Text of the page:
In an memorable early chapter, Miko and Hana find a stray cat and work to rehome it. They meet with a sweet-looking young man but Miko sees that he is haunted by a host of cat ghosts clawing at him, implying that he killed them.
When a tattooed and scary-looking guy comes along, Miko sees that he too is haunted, but by two glowing and happy cats that he must have loved until they passed. Miko happily hands over the cat to him.
The first man (the potential cat-killer) comes back around later in the story, in a very clever way.
The balance between a slow-crawling larger narrative and smaller, self-contained events full of horror and comedy, makes the Mieruko-chan manga a brilliantly well-paced story.
The art of Mieruko-chan
As for the art of the Mieruko-chan manga, that’s where the horror really shines. I haven’t seen the anime adaptation but, seeing how cleverly the manga is drawn, I’m not sure I want to.
What makes the manga of Junji Ito stand out isn’t just his innovative approach to setups and characters, or his penchant for delivering Lovecraftian cosmic horror on both a major and a minor scale, but it’s also how all of this is expressed through his art.
Junji Ito has a talent for bringing to life the darkest, most twisted things from the depths of human imagination; things that should never be seen. He draws them with stomach-churning detail.
Tomoki Izumi manages to almost reach those same heights with the ghosts that he creates in his Mieruko-chan manga.
These ghosts have monstrous designs: hollowed-out faces, elongated necks, empty eyes, distended bodies, harrowing expressions, and so much more.
They are drawn with thick, deep black ink, scratched and scrawled into life. And it’s this heavy approach to drawing his monsters that sets Tomoki Izumi apart.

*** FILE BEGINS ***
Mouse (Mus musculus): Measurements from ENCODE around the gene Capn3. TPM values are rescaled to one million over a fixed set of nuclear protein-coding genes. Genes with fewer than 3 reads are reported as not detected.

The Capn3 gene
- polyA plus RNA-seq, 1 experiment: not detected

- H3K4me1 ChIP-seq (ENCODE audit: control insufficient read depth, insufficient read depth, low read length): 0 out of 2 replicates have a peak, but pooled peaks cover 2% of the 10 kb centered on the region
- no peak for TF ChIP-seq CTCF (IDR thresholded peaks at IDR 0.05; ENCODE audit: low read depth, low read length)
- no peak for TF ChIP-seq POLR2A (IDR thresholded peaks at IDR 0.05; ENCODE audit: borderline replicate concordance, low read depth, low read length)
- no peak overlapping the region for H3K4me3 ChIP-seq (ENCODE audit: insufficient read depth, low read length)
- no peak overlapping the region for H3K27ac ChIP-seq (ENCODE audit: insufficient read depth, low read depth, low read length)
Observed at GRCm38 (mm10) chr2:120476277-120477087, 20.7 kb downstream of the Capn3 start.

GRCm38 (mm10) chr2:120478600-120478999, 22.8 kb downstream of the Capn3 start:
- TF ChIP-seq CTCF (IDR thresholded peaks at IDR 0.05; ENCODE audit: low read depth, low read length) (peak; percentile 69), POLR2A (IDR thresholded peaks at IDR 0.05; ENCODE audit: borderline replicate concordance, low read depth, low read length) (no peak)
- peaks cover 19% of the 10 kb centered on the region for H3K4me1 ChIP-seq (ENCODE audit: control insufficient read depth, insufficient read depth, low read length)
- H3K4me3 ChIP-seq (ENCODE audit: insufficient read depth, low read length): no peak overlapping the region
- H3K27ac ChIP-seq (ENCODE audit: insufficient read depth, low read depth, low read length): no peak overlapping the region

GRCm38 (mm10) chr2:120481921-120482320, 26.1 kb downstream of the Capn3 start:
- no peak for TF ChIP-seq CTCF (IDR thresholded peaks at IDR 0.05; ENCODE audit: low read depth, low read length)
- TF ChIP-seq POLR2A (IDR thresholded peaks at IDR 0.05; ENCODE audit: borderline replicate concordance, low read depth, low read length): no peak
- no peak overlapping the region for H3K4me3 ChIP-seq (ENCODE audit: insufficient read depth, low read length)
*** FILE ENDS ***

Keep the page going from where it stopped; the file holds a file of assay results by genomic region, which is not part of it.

There is a very clear and striking difference between Izumi’s human designs and his monster designs. This visually compliments the strange blend of horror and comedy that he’s going for.
His human characters are drawn with soft, delicate lines. They’re cute, squishy, but still “realistic” in their design.
Conversely, his creatures are impossibly dark, larger than life, and have a depth to them that just doesn’t work.
This juxtaposition of art styles is striking. It makes the ghouls feel as though they truly don’t belong. That they are wrong. A mistake.
It’s unsettling, stomach-churning, and also makes the human world and its characters feel so much warmer, more welcoming, and more comfortable.
Read More: Manga with Strong Female Characters
The one downside…
The only downside to the way in which Izumi draws his characters is a typical problem with a lot of manga (especially manga by men) in general: what we charitably call “fan service”.
In the early chapters of the Mieruko-chan manga, Izumi draws his teenage female characters with a lot of gratuitous sexualisation.
Again, this is nothing new but that doesn’t mean it shouldn’t be pointed out.
In this manga in particular, there’s a focus on Miko’s arse and crotch. While Hana has big bouncing boobs (a tired joke), Miko’s crotch is occasionally the focus of a few panels. A very discomfiting choice.
Who knows why male mangaka choose to do this but I wish they would stop. It’s degrading to the characters, the readers, and even the creators themselves.
Fortunately, this tired “fan service” eases off very quickly, after a handful of chapters. It implies that Izumi may have been leaning on it as a means to grab male readers’ attention before calming down. But who knows.